Michigan School for the Deaf looking for a principal who can sign

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FLINT, MI (WJRT) -- What if you have a concern, but wasn't able to speak? You would need to depend on someone who could understand sign language.

That's why Michigan School for the Deaf students and parents are so upset by recent administrative actions.

The Michigan Department of Education faced a heated room full of close to 200 people, who voiced their concerns over the current interim principal at the school, Angela Horne.

The Department of Education placed Horne as interim president for the school this week. She has been teaching at the school since 2016. The previous principal left in April.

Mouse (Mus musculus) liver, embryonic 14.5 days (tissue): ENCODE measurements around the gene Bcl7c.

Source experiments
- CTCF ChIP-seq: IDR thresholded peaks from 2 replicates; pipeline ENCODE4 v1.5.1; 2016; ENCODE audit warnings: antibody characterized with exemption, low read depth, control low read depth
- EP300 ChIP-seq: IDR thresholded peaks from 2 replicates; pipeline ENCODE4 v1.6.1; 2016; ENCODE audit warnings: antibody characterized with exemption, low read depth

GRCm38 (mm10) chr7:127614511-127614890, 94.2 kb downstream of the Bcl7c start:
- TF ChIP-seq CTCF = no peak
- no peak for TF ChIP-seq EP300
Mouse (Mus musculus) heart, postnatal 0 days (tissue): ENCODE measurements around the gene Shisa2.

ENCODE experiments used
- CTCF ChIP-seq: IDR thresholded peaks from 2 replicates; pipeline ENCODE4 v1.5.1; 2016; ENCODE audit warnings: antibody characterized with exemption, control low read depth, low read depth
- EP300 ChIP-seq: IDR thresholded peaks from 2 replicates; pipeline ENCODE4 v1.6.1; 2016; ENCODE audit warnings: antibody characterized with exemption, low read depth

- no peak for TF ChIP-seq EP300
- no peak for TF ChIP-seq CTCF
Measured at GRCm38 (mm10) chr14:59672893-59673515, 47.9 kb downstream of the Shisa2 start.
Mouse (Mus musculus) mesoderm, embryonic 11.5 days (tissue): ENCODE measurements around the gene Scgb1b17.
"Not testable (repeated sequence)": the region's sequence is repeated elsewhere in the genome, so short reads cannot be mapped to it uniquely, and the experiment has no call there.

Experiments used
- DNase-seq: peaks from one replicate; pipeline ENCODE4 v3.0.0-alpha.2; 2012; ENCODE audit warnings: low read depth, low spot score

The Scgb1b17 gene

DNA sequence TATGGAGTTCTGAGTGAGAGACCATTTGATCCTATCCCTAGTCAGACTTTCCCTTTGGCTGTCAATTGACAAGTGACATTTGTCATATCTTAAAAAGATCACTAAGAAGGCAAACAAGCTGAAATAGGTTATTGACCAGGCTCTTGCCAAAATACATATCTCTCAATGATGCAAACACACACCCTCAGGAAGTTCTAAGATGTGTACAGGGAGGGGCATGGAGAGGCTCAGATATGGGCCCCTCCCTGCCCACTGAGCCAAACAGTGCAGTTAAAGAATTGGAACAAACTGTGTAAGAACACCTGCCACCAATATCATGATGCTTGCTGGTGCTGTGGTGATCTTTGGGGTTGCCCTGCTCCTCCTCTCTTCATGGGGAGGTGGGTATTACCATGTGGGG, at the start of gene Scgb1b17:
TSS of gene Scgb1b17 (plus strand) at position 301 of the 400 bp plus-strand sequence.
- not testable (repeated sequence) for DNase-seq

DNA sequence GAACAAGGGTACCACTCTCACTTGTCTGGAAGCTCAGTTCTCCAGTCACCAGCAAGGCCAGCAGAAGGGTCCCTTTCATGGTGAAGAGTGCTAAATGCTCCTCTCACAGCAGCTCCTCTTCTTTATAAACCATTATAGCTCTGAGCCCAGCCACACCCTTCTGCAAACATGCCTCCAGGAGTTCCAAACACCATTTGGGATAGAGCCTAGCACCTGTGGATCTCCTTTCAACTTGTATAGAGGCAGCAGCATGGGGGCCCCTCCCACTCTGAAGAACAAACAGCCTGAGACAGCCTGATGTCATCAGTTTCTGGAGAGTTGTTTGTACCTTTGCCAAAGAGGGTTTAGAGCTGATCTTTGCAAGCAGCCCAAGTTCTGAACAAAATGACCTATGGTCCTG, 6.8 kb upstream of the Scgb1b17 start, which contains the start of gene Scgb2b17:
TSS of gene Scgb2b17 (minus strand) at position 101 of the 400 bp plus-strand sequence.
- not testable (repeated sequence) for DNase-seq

A student at the school, junior Jake Sanavich, said he's had plenty of interactions with her.

"When I've tried to have a conversation with her, her receptive skills are not all there. So, we actually have to kind of drop down on our signing levels and have to sign a little bit slower," Sanavich said.

However, Scott Koeningsknecht, who works with the Michigan Department of Education, said he believes Horne meets the standards needed at the school.

"She has taught for about three years and brings American Sign Language Skills," Koeningsknecht said.

Although Horne is the interim principal for now, the Department of Education said they hope to fill the position before the start of the school year.

The Department of Education said the search for a principal could take a year, and they'll be having another meeting July 9 at the school.